SGWR, OWGR, and DeChambeau’s Return to Form in 2024 – Golf News

Bryson DeChambeau was not alone in experiencing a dip in form after switching to LIV Golf. Many stars, including Dustin Johnson and Cameron Smith, have struggled to regain their previous performance levels, particularly in major tournaments. While some have had decent showings on the LIV Tour and a few, like Brooks Koepka, have found success in the majors (notably Koepka’s win at the PGA Championship last year), overall, many who defected to the Saudi-backed competition have faced disappointments.

But it’s interesting to see how DeChambeau’s return to form has been measured in stats. We know, of course, that he did well in the 2024 Masters and PGA Championship, finishing second and 6th (his best-ever finish in either event), yet there is also evidence that his game has improved on all levels. Perhaps most interestingly is how he compares in strokes gained. OWGR puts DeChambeau at number four in its Strokes Gained World Rating (SGWR) category, behind only the auspicious trio of Scottie Scheffler, Xander Schauffele, and Rory McIlroy.

SGWR can show us form players

The SGWR category is certainly useful in these days of a golf schism, and some would argue that it is a purer measurement of ranking compared to OWGR’s traditional points system. DeChambeau’s official ranking of 36th is in stark contrast to his 4th in SGWR. Yet, broadly when we compare OWGR ranking to SGWR, the figures make sense:

Scottie Scheffler 1 1
Xander Schauffele 2 2
Rory McIlroy 3 3
Bryson DeChambeau 36 4
Jon Rahm 7 5
Victor Hovland 5 6
Collin Morikawa 8 7

*Data taken before

The point of the table above is to show that there is a direct correlation between official world ranking and SGWR, although, as we can see, it’s not always neat. But the fact that the top three players correlate in perfect order shows there is some merit to it. While the others don’t match up perfectly, it’s close enough to claim that the comparison has some merit. The information is useful for a variety of purposes, including, potentially, sports betting strategies. But does it also suggest that Bryson DeChambeau is an outlier? That’s a little more difficult to ascertain.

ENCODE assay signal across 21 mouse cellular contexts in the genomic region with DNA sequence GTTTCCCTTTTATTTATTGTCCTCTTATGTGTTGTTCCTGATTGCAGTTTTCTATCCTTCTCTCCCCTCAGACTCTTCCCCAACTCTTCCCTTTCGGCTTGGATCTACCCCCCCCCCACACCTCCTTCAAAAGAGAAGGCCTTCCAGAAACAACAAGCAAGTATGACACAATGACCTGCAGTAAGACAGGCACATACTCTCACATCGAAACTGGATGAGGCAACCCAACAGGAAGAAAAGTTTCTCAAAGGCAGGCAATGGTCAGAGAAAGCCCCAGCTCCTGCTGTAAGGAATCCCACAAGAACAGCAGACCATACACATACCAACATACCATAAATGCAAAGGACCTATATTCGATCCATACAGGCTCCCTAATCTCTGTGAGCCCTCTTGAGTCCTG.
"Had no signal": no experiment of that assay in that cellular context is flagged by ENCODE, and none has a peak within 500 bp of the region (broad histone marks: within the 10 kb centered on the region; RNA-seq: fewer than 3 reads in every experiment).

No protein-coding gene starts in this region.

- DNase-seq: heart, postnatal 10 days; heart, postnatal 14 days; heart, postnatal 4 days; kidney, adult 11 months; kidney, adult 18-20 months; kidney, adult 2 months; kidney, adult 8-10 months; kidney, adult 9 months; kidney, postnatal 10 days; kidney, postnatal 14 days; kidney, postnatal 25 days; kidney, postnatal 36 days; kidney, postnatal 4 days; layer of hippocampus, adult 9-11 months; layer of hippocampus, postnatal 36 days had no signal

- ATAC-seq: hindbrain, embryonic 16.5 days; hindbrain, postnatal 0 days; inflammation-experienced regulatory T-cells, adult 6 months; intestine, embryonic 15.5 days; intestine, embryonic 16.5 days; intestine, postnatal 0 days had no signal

For a start, we should note that SGWR measurements are a little opaque and not immune to criticism. We should also note that DeChambeau’s form on the LIV Tour hasn’t been great. He’s outside the top 10 in the current standings, has yet to win an event on LIV this year, and has an average finishing place of 15th.  He’s also not the only player whose OWGR ranking is really mismatched with his SGWR ranking: Louis Oosthuizen is 8th in SGWR and outside the top 100 in OWGR. Matthew Wolff is even more extreme, ranking 16th in SGWR in strokes gained and outside the top 800 in OWGR.

Ranking shows problems with LIV crossover

Now, you can, of course, put much of this down to the problems of ranking players who went to LIV Golf. Wolff was one of the early rebels, and that meant his official ranking plummeted over the past two years. Others, like Rahm, will, unless there is a resolution, see their ranking decline over time. The focus on SGWR will likely increase, but so too will the criticism of the system.

As with much of the schism between LIV and the PGA, the question of ranking players remains divisive and complicated. A system like SGWR might be the best solution, although it certainly might have to be tweaked to give us a better impression of the world’s best players. To give you an example, Joaquin Niemann is currently 14th in SGWR (95th in OWGR), but he has been the best player in LIV in terms of results by a considerable distance this year.

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